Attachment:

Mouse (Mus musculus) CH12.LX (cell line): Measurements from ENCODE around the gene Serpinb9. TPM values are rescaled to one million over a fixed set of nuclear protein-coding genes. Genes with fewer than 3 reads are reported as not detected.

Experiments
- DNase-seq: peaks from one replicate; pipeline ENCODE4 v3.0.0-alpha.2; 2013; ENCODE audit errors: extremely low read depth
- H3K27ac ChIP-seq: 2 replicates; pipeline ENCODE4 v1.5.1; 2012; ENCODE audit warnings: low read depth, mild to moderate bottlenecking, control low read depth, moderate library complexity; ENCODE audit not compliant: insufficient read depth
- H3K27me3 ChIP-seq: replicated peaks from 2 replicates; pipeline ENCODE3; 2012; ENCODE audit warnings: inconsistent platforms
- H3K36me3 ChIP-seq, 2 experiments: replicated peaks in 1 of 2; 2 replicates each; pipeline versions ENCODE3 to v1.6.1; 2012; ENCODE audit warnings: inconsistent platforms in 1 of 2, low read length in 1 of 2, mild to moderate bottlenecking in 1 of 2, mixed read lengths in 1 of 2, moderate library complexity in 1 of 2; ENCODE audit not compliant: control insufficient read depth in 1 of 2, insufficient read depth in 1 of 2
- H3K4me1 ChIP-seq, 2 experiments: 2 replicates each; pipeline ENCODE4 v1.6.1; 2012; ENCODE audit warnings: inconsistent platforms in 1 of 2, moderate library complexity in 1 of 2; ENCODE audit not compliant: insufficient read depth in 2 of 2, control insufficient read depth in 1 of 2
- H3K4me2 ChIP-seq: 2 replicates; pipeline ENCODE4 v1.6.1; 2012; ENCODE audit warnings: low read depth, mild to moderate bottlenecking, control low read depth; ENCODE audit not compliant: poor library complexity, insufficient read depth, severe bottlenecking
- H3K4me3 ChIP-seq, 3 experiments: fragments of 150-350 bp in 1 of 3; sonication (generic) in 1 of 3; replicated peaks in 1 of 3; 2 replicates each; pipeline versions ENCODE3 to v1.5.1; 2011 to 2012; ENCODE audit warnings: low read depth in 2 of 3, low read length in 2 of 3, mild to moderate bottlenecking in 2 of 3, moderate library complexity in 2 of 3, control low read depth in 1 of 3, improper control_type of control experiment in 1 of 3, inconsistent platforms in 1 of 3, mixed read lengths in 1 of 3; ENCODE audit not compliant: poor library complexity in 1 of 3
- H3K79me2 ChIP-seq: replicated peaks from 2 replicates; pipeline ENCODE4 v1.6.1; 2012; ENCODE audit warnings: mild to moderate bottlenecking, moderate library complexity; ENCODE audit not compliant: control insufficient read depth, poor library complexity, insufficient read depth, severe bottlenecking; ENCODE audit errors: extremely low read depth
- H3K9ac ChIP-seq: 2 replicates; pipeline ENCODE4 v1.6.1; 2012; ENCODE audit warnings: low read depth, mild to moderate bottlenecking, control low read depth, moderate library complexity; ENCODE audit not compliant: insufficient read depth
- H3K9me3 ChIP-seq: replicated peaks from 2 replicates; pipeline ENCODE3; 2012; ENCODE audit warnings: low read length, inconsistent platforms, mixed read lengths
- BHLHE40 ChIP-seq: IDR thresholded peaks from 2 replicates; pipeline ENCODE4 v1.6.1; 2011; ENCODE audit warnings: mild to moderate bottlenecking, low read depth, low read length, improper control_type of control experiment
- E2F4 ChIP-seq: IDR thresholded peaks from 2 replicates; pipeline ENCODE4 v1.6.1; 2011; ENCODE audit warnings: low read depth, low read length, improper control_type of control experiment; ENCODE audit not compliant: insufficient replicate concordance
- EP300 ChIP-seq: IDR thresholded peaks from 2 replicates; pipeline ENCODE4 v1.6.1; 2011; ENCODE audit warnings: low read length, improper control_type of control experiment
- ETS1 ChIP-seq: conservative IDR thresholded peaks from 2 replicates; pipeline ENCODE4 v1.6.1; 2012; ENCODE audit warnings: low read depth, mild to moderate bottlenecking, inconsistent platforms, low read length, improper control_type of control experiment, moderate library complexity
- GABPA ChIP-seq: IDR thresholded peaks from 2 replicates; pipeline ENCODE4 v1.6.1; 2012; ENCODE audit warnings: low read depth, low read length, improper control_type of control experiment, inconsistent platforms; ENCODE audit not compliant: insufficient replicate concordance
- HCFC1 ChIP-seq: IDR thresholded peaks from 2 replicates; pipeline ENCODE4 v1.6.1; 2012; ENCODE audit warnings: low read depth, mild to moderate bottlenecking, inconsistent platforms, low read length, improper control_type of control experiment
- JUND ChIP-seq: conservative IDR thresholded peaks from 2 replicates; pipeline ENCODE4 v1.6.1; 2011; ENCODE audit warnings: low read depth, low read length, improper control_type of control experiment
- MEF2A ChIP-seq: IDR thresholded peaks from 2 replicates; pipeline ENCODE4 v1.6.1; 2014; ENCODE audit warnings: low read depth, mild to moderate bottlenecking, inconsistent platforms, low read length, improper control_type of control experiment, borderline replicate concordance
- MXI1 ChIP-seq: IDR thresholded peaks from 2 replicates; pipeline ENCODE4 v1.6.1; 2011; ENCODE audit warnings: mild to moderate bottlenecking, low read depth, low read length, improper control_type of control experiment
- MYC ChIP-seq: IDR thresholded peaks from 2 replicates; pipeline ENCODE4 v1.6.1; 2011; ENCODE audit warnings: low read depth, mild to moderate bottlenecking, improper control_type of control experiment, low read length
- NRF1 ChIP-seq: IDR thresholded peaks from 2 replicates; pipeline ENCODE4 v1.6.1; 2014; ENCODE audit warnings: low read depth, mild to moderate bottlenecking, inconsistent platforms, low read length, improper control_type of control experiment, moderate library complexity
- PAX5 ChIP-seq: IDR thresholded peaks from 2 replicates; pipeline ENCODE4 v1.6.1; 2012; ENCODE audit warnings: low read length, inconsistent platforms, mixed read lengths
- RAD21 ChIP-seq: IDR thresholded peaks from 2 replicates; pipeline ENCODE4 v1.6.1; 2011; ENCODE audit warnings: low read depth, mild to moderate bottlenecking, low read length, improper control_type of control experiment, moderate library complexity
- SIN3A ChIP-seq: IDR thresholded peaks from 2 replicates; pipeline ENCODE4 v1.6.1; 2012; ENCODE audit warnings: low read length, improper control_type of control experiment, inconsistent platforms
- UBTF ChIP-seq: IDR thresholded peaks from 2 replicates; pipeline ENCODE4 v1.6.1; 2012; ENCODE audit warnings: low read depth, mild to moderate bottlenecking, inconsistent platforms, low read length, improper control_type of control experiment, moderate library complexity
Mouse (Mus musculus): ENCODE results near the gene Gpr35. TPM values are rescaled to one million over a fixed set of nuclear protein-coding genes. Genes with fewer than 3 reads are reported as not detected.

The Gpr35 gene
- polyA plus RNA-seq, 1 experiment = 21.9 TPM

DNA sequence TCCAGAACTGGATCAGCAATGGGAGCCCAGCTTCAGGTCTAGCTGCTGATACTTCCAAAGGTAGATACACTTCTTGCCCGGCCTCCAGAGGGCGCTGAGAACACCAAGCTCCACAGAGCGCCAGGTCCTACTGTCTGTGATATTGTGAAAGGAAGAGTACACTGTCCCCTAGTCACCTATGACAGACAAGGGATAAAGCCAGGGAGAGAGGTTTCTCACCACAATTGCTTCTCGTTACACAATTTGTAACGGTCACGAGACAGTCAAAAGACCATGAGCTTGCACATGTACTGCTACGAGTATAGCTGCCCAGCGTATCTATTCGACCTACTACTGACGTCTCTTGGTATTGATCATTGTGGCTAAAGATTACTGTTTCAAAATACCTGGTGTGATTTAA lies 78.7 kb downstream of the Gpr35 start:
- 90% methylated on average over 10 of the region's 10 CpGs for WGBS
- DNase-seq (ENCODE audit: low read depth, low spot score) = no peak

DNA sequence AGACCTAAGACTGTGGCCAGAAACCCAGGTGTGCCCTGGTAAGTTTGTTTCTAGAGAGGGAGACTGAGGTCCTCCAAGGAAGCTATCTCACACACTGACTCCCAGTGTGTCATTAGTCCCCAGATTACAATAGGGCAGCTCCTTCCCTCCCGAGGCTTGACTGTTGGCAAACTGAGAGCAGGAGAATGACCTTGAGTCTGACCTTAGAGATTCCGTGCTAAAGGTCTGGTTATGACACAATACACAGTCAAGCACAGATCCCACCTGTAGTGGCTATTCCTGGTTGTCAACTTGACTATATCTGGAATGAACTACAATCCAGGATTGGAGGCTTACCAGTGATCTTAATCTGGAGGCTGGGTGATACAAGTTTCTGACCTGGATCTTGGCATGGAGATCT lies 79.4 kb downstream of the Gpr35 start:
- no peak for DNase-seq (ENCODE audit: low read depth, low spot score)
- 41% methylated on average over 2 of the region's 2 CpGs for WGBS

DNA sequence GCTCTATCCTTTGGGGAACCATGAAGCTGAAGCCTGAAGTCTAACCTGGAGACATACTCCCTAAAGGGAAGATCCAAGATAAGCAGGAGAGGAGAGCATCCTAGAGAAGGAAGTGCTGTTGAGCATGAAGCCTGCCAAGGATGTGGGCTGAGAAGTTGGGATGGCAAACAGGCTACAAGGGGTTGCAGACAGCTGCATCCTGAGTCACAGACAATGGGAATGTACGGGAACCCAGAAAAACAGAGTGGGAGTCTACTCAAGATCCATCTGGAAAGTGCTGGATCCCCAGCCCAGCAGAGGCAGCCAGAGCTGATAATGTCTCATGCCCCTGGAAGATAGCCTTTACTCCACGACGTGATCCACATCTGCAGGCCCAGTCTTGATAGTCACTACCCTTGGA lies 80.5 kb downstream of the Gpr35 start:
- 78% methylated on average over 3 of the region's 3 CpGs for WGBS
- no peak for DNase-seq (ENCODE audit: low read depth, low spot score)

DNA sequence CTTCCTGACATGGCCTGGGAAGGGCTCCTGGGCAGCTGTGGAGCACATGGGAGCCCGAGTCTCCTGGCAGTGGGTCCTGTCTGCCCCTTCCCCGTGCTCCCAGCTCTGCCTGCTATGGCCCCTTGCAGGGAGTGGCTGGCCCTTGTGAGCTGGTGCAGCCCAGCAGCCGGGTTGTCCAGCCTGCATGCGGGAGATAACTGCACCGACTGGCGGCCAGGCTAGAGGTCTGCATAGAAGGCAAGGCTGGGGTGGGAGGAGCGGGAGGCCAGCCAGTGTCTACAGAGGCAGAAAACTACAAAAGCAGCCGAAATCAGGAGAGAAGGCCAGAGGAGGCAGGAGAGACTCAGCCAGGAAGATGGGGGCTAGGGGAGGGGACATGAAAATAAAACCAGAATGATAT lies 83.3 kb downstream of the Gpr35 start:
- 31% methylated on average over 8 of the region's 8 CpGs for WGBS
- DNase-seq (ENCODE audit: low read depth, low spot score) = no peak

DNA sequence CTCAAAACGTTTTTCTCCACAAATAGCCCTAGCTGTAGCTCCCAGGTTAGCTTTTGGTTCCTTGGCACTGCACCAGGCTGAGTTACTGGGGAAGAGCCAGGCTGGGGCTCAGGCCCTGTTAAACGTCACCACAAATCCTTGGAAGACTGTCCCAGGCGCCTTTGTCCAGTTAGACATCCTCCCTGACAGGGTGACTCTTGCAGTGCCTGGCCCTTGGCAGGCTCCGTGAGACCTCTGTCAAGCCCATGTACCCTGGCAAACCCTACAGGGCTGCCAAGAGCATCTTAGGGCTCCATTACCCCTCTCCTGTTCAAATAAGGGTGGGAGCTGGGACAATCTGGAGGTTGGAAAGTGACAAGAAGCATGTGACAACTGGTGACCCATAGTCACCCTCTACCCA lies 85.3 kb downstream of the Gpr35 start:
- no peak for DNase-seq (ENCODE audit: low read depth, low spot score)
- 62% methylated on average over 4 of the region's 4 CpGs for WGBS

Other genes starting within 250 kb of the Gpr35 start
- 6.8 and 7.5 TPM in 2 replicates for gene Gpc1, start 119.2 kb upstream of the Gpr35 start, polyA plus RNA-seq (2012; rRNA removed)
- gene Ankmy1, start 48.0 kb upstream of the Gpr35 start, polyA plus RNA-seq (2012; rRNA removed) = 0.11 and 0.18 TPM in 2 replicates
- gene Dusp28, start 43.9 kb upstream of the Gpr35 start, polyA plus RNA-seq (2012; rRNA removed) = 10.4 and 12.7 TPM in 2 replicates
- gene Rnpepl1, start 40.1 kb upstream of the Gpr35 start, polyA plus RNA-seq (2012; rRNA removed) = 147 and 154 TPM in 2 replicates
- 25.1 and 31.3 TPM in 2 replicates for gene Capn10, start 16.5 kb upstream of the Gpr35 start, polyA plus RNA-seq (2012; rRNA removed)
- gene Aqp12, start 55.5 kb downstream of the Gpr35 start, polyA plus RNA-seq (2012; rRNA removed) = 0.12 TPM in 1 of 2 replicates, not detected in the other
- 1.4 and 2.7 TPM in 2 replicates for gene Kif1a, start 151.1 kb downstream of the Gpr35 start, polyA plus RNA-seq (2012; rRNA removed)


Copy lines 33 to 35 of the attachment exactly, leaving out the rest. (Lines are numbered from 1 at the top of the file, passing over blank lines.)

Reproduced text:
- DNase-seq (ENCODE audit: low read depth, low spot score) = no peak

DNA sequence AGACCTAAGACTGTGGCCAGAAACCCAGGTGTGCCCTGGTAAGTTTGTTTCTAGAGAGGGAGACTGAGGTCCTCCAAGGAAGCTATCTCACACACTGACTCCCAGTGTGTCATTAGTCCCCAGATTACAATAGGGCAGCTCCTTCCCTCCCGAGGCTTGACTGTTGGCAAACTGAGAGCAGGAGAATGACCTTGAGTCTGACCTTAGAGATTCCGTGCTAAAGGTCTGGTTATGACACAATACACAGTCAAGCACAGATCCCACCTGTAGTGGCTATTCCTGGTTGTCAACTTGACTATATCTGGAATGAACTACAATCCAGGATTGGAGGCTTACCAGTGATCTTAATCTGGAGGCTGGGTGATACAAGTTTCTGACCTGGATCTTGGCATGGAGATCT lies 79.4 kb downstream of the Gpr35 start:
- no peak for DNase-seq (ENCODE audit: low read depth, low spot score)